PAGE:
2. Objectives

Considering that early diagnosis and control of microalbuminuria can slow its progression towards macroalbuminuria and renal failure, and also prevent cardiovascular complications, the present study was designed to investigate the probable correlation between microalbuminuria and IFG and IGT.

3. Patients and Methods

This cohort study was performed from 2009 to 2011 in university hospital of Mazandaran university of medical sciences, Sari, Iran. Exclusion criteria were as follows: overt diabetes mellitus (12), hypertension, heart failure, renal failure, previous history of proteinuria, recent urinary tract infection (UTI), and treatment with corticosteroids or spironolactone, ARBs (angiotensin receptor blockers), and ACEIs (angiotensin converting enzyme inhibitors). The study population was sequentially selected based on the results of glucose tolerance test (GTT, 75 g), and the level of FBS. FBS ≥ 100mg/dL and less than 126 was considered as IFG. IGT was defined between 140-199 mg/dL of serum glucose after two-hour oral 75 g glucose consumption. The study was approved by the local ethics committee, and informed consent was obtained from all participants.

The quantitative urine albumin-creatinine (Cr) ratio in morning spot urine samples were used for standard microalbuminuria determination. For these measurements, the automated clinical chemistry analyzer by immunotorbidometry assay with prstige24i device (auto analyzer, Japan), Pars Azmon Kit (Iran) were used. microalbuminuria was defined as 30-300 mg/g Cr (13) in two random measurements with a month interval.

The subjects with different results in these two random tests (one positive and one negative) were asked for testing the third sample. All of our cases were followed up for two years, we did not have any drop out in our patients follow, and their blood sugar and urine albumin levels were measured every 6 months. For each participant, HbA1C was requested at least two times in a two-year follow up. We used chromatography method with Bio-system Kit (Italy, CV = 5%) for this test.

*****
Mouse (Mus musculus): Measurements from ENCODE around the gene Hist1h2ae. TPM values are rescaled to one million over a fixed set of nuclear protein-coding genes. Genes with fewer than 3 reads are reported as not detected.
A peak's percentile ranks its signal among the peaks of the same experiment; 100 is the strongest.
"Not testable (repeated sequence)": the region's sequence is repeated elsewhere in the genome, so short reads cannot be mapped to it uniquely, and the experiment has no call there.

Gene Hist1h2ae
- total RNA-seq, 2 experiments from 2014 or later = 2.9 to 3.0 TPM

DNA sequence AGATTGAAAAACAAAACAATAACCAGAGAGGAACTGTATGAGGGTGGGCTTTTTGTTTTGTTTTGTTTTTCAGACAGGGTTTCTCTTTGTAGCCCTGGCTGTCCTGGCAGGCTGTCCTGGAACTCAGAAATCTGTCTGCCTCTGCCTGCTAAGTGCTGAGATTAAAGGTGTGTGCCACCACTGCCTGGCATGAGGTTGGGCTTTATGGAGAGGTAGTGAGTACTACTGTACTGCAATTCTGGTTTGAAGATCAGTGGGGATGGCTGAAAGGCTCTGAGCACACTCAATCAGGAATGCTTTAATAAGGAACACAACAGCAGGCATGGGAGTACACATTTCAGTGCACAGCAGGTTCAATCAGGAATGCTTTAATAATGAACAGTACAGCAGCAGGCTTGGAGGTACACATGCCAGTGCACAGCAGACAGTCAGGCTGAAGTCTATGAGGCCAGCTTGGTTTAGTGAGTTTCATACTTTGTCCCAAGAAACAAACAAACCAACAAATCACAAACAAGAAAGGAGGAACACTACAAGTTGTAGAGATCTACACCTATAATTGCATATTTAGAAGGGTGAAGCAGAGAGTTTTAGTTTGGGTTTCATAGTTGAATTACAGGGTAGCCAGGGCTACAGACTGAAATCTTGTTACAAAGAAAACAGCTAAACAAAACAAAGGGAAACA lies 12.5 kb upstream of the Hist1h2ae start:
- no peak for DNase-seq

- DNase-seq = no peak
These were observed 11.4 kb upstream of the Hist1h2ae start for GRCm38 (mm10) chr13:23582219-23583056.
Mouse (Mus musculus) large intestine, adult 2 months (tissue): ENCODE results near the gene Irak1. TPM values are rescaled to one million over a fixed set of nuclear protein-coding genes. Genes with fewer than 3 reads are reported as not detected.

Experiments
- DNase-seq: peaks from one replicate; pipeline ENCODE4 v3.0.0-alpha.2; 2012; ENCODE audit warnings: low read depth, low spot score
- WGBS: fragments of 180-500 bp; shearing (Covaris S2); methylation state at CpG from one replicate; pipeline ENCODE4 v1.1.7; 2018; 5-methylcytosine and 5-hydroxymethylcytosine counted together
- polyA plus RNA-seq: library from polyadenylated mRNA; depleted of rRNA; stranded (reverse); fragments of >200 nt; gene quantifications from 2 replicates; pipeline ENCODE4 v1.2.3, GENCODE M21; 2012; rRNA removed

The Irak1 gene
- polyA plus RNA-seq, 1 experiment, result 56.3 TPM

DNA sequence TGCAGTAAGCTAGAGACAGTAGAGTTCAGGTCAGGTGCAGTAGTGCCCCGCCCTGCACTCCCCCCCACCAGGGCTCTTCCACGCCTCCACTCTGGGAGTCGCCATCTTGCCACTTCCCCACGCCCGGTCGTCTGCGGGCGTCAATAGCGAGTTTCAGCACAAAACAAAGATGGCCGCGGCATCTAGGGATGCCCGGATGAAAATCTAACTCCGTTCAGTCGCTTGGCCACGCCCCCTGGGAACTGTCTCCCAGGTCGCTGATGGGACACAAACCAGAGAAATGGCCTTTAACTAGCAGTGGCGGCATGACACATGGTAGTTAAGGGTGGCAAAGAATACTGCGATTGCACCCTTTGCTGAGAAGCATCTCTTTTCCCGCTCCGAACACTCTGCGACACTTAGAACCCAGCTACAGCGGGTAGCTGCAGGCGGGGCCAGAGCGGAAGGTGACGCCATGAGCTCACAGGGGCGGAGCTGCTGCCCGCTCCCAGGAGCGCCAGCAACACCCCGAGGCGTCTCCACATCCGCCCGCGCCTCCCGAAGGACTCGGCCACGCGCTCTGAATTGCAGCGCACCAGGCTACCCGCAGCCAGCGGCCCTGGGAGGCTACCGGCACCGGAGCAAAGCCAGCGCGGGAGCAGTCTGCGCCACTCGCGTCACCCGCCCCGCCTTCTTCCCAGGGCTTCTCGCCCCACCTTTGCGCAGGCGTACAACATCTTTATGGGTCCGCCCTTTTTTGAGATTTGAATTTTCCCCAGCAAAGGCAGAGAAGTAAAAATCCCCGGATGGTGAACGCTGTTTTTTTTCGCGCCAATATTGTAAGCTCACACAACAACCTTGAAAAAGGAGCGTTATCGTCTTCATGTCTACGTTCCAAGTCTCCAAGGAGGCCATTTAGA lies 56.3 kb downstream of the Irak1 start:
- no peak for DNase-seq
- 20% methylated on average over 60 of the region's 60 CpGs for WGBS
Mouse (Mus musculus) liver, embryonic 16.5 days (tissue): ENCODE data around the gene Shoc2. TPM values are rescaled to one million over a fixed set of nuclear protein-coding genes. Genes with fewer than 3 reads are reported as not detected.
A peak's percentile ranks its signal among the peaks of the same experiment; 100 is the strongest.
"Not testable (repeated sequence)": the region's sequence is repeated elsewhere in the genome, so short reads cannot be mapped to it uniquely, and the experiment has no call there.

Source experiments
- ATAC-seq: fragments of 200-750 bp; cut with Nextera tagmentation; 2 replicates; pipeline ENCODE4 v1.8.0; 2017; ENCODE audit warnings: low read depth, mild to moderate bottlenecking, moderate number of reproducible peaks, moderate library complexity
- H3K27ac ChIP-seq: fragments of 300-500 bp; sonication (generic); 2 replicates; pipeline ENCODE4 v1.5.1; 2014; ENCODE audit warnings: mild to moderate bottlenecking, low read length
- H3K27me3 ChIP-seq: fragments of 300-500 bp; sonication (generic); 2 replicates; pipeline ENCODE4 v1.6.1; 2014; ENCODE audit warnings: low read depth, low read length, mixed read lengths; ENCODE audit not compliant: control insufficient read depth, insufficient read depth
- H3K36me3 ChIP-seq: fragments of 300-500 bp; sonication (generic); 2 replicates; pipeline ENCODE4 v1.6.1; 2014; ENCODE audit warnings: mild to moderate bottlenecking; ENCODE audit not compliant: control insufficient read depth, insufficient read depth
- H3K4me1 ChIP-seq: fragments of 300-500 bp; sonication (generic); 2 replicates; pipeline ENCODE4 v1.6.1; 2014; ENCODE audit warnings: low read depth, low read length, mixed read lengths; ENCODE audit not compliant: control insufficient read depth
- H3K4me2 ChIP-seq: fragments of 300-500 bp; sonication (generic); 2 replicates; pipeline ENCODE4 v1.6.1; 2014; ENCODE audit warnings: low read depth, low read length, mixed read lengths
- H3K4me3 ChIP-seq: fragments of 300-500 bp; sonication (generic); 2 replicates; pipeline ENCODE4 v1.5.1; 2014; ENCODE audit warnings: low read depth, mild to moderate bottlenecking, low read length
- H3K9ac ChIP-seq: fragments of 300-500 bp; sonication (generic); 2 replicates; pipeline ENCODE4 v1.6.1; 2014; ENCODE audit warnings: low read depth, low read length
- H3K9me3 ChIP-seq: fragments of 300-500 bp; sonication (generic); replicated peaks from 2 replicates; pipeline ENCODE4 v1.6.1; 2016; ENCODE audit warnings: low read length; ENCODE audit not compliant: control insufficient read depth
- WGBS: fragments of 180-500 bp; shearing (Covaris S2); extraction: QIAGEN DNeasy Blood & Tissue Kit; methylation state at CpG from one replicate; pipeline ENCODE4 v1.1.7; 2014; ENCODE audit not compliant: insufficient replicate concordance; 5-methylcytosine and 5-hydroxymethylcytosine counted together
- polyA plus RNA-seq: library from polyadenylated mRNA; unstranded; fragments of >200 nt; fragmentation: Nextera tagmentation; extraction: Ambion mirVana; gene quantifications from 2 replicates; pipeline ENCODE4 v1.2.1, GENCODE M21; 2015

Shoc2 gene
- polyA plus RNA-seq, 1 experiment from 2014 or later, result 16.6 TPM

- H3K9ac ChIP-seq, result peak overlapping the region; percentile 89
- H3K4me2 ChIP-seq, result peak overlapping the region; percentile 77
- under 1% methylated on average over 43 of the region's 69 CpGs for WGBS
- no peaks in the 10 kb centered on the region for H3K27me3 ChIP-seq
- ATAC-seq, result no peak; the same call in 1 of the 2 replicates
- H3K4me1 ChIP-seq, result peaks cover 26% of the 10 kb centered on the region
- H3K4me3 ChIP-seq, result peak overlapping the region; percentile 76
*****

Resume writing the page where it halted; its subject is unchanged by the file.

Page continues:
The obtained data was analyzed by SPSS software. ANOVA, X2 and fisher exact tests were used for comparison of data between the groups. Correlation between blood glucose and urine albumin was evaluated by the Pearson correlation coefficient. P value less than 0.05 was considered as statistically significant.

4. Results

The mean (SD) age of the subjects was 52.5 (± 11.2), 51.4 (± 12.2) and 40.2 (± 12.0) years in the IFG, IGT and control groups respectively (P < 0.001). Of forty five subjects with normal glucose tolerance, 12 (26.7%) were male, and 33 (73.3%) were female. Thirty four (76.6%) of subjects with IFG, and 38 (84.4%) with IGT were female (P = 0.4). Basic fasting blood sugar and blood glucose 2 hours after 75 gr oral glucose in three groups (IFG, IGT and control groups) were shown in Table 1.

Table 1. The Basic Data in Study Population
IFG aIGT aNGT a
FBS (mg/dL) b95.5 ± 108.118.36 ± 110.3675.31 ± 5.82
BS2h G (mg/dL) b , c19.19 ± 105.4217.4 ± 160.3668.73 ± 5.70
BMI (kg/m2) c29.37 ± 4.7230.15 ± 4.4126.15 ± 3.72

aAbbreviations: IFG, Impaired fasting glucose; IGT, impaired glucose tolerance; NGT, normal glucose tolerance

aAbbreviations: IFG, Impaired fasting glucose; IGT, impaired glucose tolerance; NGT, normal glucose tolerance

aAbbreviations: IFG, Impaired fasting glucose; IGT, impaired glucose tolerance; NGT, normal glucose tolerance

Microalbuminuria was not seen in the control group. The prevalence rate of microalbuminuria was 15.5% in prediabetic subjects (P = 0.005). The prevalence of microalbuminuria in patients with IFG or IGT was not significantly different (P = 0.4) (Figure 1).

Microalbuminuria Prevalence in Prediabetes Conditions, and Normal Population
Figure 1. Microalbuminuria Prevalence in Prediabetes Conditions, and Normal Population